"Even the very earth itself,' (says the same celebrated author) which teems profusion under the cultivating hand of the free'born labourer, shrinks into barrenness from the contaminating 'sweat of a slave.' This sentiment is not more figuratively beautiful than substantially just.

"Survey the countries, Sir, where the hand of freedom conducts the ploughshare, and compare their produce with yours. Your granaries in this view appear like the store-houses of emmets, though not supplied with equal industry. To trace the cause of this disparity between the fruits of a freeman's voluntary labours, animated by the hope of profit, and the slow-paced efforts of a slave, who acts from compulsion only; who has no incitement to exertion but fear; no prospect of remuneration to encourage, would be insulting the understanding. The cause and the effect are too obvious to escape observation.

"Hence, Mr. Speaker, instead of throwing obstacles and discouragements in the way of manumissions, prudence and policy dictate that no opportunity should be lost of multiplying them, with the consent of the owner.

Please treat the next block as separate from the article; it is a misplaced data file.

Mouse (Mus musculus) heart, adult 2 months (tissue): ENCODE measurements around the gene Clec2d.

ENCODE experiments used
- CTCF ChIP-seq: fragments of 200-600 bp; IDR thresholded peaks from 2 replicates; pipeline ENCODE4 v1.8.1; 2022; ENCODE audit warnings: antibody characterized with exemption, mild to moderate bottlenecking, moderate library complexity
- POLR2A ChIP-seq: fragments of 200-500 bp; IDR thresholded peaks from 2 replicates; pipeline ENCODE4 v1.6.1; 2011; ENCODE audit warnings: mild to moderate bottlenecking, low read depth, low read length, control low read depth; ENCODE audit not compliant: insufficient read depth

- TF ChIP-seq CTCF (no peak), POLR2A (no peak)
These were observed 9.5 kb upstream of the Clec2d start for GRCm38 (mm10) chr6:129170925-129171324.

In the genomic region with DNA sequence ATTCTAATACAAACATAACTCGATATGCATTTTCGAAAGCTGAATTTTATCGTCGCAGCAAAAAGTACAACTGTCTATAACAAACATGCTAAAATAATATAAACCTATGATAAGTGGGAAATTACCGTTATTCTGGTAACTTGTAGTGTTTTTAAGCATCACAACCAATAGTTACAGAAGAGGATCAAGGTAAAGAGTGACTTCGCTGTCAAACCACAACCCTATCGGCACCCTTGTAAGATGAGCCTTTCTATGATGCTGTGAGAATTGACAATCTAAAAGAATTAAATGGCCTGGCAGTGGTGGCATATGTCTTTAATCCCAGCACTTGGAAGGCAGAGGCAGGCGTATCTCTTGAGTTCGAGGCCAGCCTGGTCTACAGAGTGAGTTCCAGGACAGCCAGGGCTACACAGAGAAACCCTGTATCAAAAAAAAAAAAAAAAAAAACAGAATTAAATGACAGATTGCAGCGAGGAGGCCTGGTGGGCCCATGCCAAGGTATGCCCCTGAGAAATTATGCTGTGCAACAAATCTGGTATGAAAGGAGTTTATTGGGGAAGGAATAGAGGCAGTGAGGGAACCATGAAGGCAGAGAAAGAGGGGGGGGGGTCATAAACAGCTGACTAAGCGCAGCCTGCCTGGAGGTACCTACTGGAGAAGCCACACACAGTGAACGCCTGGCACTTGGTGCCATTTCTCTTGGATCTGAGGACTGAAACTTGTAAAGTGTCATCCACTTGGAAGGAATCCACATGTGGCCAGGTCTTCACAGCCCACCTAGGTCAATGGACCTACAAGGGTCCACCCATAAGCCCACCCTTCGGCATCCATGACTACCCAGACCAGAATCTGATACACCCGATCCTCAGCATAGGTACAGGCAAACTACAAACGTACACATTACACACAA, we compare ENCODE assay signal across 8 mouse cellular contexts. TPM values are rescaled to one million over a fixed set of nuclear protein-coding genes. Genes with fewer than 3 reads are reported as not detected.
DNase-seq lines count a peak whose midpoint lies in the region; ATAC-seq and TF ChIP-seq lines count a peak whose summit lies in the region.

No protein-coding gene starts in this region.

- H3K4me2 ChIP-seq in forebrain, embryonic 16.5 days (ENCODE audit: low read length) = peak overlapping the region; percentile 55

"But objections have heretofore been made, and I suppose will be reiterated now, against the doctrine I am contending for. "I will consider them. It has been said that freed-men are 'the convenient tools of usurpation;' and I have heard allusions made to history for the confirmation of this opinion. Let, however, the records of ancient and modern events be scrutinized, and I will venture my belief, that no instance can be found to give sanction to any such idea.

"In Rome it was clearly otherwise. We have the evidence of Tiberius Gracchus, confirmed by Cicero, and approved by Montesquieu, that the incorporation of the freed-men into the city tribes, re-animated the drooping spirit of democracy in that republic, and checked the career of Patrician influence.

"So far, therefore, were properly-made emancipations from contributing to the downfal of Rome, that they clearly served to procrastinate her existence, by restoring that equipoise in the constitution which an ambitious aristocracy were perpetually labouring to destroy.

"How much more rational, Mr. Speaker, would it be to argue that slaves are the fit machines by which an usurper might effect his purposes and there is, therefore, nothing which a free government ought more to dread than a diffusive private bondage within its territory.